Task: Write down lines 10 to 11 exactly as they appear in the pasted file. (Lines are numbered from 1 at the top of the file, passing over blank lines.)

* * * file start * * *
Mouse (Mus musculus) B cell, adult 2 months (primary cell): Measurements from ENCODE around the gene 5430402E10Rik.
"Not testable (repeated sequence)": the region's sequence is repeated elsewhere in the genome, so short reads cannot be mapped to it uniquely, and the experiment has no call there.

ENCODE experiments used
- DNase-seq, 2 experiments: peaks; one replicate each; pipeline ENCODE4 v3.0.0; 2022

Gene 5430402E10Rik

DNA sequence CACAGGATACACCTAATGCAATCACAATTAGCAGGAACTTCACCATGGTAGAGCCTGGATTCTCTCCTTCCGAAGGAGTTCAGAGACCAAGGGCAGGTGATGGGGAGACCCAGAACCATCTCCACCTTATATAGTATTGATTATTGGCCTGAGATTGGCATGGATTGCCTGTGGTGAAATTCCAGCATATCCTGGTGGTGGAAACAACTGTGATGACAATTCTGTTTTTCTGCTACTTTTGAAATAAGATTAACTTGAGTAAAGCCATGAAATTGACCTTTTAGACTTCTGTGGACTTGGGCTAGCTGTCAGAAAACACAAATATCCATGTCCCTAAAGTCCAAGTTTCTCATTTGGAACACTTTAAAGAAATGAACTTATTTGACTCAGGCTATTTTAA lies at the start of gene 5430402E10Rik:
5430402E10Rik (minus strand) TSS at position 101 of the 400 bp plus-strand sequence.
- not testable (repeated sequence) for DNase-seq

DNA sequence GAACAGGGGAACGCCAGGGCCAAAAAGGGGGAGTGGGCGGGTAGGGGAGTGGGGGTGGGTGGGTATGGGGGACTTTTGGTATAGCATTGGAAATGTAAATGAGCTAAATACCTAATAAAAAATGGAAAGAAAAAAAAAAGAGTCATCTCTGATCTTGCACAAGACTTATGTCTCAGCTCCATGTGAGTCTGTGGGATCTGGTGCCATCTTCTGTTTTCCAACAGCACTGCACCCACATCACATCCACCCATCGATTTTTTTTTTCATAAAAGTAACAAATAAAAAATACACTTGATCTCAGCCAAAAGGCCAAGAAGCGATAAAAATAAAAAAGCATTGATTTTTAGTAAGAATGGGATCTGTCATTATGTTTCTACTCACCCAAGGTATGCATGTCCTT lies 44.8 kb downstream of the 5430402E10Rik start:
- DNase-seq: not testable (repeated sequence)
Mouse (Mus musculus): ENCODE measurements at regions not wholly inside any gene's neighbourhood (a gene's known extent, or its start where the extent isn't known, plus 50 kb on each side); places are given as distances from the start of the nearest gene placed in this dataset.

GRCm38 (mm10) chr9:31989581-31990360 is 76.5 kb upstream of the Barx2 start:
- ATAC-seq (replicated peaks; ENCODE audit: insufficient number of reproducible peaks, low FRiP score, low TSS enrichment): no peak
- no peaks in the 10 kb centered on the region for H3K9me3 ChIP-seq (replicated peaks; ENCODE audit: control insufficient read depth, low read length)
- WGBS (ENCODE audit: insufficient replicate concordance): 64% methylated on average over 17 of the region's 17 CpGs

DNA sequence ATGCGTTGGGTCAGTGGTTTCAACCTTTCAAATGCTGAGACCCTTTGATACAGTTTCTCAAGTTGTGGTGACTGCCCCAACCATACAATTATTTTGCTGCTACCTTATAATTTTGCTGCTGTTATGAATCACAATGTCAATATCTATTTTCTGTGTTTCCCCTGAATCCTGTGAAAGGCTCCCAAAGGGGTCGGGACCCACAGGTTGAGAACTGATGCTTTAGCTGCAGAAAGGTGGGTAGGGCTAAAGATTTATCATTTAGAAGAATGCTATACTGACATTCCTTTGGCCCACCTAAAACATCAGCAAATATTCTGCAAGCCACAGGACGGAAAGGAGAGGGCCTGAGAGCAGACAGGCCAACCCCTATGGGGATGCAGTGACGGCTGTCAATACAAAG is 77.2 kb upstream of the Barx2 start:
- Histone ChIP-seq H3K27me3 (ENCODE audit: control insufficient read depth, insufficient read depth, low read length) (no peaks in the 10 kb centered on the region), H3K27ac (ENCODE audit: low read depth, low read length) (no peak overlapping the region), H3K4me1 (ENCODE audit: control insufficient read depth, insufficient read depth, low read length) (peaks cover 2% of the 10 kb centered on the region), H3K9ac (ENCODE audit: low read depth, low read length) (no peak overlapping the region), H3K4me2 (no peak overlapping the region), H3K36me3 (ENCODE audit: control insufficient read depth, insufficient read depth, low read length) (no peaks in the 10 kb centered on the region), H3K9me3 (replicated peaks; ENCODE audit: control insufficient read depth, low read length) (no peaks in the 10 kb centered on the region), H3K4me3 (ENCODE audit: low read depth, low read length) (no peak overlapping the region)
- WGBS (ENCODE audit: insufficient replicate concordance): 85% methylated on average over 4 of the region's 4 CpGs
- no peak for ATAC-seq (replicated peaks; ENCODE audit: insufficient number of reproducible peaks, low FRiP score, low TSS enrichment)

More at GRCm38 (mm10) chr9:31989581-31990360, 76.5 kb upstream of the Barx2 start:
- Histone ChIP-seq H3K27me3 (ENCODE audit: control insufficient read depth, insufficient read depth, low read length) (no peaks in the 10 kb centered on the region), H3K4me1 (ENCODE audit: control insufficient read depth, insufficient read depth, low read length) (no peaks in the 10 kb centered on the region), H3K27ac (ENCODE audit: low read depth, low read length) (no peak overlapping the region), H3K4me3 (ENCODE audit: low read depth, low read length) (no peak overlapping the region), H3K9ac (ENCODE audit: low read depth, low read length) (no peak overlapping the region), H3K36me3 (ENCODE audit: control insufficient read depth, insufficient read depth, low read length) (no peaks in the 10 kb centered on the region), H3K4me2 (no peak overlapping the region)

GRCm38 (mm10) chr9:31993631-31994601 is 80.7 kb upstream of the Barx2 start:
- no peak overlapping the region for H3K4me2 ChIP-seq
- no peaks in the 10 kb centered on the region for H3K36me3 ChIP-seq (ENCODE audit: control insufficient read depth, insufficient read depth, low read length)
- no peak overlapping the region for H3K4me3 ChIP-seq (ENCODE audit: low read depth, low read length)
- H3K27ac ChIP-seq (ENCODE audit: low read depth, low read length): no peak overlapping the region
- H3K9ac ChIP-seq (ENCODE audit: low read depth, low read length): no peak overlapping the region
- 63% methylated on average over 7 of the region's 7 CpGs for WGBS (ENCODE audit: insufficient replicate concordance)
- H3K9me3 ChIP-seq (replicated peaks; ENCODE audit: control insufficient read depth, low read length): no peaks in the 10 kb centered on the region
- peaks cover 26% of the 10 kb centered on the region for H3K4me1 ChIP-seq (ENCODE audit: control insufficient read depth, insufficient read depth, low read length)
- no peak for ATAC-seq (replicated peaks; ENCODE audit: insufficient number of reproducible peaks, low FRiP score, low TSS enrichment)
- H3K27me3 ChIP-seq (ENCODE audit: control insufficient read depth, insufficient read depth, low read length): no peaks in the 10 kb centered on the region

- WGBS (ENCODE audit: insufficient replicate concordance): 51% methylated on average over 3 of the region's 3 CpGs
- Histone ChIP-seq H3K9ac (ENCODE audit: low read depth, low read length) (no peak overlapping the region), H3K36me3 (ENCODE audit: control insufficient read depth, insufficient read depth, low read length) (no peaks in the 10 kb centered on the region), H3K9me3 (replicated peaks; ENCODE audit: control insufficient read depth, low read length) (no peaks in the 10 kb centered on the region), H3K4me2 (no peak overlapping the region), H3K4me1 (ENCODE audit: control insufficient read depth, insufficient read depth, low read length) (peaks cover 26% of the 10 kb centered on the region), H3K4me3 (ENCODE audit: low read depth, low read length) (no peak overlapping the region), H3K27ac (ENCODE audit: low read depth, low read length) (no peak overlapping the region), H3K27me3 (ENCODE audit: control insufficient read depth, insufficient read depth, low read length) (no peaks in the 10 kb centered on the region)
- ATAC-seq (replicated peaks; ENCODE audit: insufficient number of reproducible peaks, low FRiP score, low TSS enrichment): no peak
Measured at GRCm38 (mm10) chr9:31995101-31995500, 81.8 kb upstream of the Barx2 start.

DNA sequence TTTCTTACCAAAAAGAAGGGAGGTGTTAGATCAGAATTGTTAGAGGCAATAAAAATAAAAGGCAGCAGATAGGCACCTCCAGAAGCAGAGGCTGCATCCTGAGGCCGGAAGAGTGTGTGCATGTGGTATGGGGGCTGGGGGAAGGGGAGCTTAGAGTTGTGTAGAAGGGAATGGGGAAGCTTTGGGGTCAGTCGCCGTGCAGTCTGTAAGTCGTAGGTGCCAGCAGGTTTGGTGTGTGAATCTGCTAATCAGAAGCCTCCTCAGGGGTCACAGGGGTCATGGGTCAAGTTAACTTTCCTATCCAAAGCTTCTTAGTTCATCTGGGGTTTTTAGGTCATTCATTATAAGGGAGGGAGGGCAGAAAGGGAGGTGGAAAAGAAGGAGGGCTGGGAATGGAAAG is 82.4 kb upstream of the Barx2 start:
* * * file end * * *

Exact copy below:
- DNase-seq: not testable (repeated sequence)
Mouse (Mus musculus): ENCODE measurements at regions not wholly inside any gene's neighbourhood (a gene's known extent, or its start where the extent isn't known, plus 50 kb on each side); places are given as distances from the start of the nearest gene placed in this dataset.